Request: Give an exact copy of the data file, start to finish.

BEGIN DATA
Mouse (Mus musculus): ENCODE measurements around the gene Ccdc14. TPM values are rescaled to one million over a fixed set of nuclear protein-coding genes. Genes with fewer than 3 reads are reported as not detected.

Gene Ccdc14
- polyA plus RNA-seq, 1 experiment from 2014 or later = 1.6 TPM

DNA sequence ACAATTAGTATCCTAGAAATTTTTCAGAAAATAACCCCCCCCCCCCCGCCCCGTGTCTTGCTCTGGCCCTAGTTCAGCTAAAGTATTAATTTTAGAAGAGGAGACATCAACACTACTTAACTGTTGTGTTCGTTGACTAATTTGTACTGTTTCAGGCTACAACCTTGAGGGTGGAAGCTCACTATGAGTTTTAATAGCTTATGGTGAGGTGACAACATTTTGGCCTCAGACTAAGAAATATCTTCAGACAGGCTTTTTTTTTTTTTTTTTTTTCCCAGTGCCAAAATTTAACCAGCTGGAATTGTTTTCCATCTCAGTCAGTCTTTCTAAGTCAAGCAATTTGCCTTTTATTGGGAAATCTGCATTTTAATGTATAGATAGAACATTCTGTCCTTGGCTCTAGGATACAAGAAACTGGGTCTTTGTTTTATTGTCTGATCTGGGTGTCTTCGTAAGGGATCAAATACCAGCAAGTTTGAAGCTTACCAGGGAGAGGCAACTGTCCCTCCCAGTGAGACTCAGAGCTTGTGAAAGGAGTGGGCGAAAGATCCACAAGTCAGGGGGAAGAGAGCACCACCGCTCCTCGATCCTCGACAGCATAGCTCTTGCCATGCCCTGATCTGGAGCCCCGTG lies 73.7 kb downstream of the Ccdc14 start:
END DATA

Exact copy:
Mouse (Mus musculus): ENCODE measurements around the gene Ccdc14. TPM values are rescaled to one million over a fixed set of nuclear protein-coding genes. Genes with fewer than 3 reads are reported as not detected.

Gene Ccdc14
- polyA plus RNA-seq, 1 experiment from 2014 or later = 1.6 TPM

DNA sequence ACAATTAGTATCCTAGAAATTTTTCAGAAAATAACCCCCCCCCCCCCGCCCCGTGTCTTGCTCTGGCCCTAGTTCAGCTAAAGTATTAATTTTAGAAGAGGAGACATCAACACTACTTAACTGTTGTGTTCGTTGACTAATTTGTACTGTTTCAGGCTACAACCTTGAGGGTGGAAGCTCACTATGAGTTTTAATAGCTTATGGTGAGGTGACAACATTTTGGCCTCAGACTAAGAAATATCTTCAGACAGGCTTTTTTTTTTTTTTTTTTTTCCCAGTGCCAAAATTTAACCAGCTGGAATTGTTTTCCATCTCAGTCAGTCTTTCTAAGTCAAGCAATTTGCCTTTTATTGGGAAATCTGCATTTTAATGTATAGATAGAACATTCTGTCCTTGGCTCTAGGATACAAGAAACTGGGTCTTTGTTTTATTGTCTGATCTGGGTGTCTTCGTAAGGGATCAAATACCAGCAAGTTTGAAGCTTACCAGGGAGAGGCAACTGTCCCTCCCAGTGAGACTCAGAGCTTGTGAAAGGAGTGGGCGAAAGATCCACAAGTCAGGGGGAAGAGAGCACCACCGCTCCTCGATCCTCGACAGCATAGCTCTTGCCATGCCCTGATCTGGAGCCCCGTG lies 73.7 kb downstream of the Ccdc14 start: